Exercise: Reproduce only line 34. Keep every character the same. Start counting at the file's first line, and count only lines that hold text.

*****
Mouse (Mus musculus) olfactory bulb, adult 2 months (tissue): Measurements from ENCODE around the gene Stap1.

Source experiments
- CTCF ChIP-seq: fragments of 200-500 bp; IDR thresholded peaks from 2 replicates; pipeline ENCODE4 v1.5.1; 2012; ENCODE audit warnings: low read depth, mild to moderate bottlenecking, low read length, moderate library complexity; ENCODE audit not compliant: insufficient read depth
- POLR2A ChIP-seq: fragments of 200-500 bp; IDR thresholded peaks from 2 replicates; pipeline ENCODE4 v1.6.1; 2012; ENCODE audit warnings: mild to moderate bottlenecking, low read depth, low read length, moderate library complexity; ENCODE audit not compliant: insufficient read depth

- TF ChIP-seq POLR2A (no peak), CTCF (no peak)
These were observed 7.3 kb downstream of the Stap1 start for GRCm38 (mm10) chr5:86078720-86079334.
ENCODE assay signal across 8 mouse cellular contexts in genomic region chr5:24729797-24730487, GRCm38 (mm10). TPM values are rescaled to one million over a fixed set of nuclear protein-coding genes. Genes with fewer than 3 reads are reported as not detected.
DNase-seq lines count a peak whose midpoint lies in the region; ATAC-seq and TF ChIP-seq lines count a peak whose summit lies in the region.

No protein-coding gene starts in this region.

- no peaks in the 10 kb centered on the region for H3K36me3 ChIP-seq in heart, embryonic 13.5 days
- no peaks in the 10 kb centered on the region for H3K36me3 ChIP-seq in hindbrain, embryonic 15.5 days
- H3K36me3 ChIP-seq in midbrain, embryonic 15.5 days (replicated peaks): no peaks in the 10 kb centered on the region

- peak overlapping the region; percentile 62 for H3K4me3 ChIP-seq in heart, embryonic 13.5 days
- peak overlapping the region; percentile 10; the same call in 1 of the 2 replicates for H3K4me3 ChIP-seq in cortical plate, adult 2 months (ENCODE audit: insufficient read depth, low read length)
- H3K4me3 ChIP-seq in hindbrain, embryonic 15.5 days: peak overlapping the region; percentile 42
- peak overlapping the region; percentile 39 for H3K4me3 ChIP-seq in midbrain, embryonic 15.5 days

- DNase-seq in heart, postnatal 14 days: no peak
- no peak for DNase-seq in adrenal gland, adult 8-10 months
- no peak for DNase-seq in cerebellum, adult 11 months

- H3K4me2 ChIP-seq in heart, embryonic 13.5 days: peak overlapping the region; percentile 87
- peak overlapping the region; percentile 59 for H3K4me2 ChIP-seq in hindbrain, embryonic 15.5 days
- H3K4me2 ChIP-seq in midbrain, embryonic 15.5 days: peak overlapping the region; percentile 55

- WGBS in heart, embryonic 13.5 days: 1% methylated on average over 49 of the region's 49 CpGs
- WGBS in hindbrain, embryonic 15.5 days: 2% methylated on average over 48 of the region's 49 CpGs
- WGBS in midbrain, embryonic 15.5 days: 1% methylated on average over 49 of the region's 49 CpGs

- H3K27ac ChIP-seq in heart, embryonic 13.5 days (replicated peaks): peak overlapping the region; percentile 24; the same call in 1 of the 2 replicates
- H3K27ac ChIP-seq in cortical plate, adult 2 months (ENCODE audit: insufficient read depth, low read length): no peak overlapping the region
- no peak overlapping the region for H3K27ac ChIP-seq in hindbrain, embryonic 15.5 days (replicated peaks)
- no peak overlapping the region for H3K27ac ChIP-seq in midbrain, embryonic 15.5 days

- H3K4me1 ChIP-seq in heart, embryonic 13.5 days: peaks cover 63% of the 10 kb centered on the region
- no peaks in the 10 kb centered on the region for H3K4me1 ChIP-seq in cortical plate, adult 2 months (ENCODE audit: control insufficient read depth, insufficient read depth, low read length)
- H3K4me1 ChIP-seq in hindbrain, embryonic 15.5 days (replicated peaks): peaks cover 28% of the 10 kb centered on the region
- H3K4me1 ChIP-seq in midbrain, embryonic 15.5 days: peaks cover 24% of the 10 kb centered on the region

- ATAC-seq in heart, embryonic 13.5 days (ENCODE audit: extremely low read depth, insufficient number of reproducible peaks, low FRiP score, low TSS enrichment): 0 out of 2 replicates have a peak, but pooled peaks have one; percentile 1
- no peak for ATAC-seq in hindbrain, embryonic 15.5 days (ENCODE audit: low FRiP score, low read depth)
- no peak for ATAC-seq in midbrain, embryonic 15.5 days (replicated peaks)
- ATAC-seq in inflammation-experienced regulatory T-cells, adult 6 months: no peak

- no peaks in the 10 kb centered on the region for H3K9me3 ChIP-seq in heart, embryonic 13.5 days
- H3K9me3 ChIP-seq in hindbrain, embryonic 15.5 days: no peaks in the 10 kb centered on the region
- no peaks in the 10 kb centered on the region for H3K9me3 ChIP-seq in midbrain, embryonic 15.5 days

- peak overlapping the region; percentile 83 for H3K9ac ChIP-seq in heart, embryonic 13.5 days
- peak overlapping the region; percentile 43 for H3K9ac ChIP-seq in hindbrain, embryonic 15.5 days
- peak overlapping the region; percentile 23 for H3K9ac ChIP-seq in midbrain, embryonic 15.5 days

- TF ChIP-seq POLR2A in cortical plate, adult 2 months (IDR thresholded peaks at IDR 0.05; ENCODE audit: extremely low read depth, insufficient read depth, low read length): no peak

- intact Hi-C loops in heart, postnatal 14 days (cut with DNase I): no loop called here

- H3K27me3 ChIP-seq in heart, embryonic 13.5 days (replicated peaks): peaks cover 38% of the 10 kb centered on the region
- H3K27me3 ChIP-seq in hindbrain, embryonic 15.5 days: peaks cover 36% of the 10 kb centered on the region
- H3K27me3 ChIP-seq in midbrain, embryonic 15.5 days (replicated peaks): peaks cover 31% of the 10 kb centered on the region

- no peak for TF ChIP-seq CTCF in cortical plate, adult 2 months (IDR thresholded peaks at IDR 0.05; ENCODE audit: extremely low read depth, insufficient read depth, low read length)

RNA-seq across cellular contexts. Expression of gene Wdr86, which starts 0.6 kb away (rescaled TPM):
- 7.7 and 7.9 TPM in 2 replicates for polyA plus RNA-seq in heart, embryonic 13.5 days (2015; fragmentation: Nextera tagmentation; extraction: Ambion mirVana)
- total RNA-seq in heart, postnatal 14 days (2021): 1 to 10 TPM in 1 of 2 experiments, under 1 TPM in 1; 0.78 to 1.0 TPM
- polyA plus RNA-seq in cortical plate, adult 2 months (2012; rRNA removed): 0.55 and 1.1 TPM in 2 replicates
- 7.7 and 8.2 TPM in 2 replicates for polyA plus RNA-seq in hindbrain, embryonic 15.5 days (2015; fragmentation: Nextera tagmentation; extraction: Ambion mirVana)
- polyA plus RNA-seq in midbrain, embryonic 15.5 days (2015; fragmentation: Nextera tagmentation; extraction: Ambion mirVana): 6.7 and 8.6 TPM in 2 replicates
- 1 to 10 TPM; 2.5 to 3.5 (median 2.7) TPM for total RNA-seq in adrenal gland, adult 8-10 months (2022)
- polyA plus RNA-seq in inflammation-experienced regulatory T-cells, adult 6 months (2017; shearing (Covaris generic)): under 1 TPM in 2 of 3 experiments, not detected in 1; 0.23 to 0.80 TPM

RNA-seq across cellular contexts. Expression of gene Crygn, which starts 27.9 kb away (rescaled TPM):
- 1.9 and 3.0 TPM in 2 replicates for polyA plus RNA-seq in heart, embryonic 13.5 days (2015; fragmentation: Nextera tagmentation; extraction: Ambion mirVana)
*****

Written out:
- ATAC-seq in heart, embryonic 13.5 days (ENCODE audit: extremely low read depth, insufficient number of reproducible peaks, low FRiP score, low TSS enrichment): 0 out of 2 replicates have a peak, but pooled peaks have one; percentile 1